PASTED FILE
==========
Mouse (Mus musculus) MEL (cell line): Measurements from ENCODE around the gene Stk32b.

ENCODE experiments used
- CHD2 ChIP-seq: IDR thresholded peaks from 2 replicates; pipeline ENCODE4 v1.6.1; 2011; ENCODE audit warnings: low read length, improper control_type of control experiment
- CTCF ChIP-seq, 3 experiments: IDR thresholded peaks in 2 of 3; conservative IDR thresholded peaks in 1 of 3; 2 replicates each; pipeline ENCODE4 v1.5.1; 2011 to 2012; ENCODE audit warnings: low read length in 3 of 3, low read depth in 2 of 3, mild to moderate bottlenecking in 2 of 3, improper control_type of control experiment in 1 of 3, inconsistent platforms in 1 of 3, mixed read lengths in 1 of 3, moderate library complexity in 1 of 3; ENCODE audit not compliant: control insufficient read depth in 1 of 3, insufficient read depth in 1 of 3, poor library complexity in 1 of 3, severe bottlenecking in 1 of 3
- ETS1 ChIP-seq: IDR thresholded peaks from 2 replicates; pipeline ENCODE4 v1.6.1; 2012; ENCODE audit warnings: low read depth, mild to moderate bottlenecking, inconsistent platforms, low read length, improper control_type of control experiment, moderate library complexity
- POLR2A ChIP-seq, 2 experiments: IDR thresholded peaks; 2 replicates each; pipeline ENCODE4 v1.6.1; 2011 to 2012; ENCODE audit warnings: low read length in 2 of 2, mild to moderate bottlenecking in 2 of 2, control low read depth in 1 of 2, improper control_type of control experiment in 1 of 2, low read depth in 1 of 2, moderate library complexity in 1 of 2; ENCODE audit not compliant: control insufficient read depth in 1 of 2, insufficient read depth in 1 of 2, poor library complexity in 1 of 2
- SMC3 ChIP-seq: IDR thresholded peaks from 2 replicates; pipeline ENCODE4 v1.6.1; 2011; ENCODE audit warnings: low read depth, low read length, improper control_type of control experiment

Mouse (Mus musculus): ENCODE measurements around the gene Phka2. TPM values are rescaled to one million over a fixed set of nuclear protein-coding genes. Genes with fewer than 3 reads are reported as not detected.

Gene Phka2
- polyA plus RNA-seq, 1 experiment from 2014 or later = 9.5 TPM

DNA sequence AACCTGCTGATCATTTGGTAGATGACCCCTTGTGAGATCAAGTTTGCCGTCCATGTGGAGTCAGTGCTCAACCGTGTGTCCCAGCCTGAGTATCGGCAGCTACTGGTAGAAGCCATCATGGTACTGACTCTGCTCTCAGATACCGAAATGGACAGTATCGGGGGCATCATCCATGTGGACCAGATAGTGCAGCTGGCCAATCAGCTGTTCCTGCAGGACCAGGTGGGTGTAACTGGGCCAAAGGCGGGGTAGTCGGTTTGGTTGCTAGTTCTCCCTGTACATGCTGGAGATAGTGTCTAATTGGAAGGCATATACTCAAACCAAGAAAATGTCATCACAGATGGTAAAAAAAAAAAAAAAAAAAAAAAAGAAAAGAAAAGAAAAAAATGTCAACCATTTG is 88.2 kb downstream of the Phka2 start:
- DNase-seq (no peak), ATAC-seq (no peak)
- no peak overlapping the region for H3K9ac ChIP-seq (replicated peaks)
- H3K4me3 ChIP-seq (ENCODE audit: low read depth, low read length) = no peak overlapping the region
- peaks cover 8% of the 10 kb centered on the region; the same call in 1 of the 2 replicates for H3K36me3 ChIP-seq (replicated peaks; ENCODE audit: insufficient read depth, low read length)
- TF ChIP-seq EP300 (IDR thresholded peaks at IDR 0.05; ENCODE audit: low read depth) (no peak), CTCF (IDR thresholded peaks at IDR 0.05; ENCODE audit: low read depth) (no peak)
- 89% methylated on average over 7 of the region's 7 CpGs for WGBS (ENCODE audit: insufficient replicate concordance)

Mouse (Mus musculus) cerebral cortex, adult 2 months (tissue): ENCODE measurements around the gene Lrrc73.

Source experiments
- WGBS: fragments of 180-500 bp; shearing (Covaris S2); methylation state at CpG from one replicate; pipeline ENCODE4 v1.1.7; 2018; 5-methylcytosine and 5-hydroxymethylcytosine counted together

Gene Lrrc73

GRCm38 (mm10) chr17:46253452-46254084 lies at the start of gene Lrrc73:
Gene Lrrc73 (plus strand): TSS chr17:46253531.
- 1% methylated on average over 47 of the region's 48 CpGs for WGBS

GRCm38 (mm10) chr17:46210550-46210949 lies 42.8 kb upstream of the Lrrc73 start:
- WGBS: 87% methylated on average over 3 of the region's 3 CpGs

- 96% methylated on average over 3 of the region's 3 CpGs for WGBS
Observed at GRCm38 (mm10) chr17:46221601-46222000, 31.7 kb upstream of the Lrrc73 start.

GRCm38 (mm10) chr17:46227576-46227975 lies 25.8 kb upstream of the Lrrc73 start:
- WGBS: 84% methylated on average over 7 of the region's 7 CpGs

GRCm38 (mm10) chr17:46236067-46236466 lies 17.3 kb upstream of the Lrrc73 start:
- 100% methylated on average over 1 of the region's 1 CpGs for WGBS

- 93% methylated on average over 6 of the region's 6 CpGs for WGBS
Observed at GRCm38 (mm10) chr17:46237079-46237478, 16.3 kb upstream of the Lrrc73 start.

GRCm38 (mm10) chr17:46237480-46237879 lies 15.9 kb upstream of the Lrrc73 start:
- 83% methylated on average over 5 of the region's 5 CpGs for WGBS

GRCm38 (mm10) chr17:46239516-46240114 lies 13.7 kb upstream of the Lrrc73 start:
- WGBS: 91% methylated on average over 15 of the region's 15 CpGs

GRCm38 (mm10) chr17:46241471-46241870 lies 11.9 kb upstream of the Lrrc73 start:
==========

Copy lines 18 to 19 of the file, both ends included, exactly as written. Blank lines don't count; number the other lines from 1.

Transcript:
Mouse (Mus musculus) cerebral cortex, adult 2 months (tissue): ENCODE measurements around the gene Lrrc73.

Source experiments